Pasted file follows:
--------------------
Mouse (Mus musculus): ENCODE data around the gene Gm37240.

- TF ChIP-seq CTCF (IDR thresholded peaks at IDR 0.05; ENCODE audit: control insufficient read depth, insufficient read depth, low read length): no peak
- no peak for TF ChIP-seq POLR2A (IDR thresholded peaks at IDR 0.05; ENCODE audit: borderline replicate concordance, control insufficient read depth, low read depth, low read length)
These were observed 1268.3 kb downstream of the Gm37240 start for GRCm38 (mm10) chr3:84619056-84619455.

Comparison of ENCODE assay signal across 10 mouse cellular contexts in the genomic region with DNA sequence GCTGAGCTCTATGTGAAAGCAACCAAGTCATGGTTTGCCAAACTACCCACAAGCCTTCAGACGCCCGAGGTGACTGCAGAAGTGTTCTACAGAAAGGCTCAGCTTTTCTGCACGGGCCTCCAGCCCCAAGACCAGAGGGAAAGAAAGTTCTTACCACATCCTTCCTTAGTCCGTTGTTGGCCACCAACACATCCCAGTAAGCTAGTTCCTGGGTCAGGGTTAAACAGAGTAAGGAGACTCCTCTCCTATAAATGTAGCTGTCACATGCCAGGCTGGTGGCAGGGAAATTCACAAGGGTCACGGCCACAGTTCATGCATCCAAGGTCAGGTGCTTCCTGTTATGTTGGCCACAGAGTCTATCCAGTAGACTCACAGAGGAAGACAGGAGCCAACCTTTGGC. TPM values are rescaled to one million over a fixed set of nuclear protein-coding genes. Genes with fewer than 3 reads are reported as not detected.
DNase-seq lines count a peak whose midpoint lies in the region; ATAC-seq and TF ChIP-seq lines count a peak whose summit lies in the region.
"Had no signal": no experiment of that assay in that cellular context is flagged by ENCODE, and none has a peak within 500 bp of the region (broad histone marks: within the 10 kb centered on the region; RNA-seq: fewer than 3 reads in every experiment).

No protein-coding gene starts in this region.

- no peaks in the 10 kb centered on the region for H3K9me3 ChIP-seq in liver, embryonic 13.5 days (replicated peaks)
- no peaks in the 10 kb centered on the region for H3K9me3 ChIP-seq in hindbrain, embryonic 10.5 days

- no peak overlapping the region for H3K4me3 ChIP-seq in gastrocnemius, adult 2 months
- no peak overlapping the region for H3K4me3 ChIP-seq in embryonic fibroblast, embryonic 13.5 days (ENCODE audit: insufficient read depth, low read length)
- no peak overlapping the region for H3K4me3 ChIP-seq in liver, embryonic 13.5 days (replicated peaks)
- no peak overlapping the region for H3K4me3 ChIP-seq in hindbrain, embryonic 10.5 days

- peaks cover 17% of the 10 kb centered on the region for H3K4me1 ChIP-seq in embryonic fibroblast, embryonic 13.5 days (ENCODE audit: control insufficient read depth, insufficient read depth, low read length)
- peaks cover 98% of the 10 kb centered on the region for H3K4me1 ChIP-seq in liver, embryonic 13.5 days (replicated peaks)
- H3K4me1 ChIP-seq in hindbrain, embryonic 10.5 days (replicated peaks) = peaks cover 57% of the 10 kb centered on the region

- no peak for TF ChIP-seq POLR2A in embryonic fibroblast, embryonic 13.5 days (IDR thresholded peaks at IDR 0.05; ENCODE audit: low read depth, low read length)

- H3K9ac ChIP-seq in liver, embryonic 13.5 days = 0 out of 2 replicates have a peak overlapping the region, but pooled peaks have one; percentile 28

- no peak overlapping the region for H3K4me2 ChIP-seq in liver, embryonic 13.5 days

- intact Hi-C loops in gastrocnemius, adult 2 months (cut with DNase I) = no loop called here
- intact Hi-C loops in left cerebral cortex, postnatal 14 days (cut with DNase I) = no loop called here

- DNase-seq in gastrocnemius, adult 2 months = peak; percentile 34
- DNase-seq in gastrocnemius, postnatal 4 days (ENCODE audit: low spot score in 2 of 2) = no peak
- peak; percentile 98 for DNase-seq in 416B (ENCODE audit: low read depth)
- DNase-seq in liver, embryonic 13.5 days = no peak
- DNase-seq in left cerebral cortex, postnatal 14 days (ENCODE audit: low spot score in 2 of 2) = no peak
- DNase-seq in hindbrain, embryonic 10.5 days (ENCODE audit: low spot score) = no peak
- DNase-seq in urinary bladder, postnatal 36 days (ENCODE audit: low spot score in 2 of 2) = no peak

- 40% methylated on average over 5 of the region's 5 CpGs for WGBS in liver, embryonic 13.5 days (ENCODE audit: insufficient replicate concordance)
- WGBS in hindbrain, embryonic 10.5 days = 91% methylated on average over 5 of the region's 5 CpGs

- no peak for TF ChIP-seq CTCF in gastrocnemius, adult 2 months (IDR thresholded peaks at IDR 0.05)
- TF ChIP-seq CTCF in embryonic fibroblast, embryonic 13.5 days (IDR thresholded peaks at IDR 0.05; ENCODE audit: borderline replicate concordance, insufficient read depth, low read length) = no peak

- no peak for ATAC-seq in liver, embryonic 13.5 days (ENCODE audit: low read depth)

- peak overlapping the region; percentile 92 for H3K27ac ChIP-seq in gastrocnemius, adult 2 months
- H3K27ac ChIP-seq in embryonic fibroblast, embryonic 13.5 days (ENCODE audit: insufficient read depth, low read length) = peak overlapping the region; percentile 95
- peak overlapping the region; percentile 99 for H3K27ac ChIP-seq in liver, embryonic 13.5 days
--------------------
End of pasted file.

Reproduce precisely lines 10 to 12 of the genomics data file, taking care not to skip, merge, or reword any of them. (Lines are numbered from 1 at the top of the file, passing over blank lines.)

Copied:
- no peaks in the 10 kb centered on the region for H3K9me3 ChIP-seq in hindbrain, embryonic 10.5 days

- no peak overlapping the region for H3K4me3 ChIP-seq in gastrocnemius, adult 2 months
- no peak overlapping the region for H3K4me3 ChIP-seq in embryonic fibroblast, embryonic 13.5 days (ENCODE audit: insufficient read depth, low read length)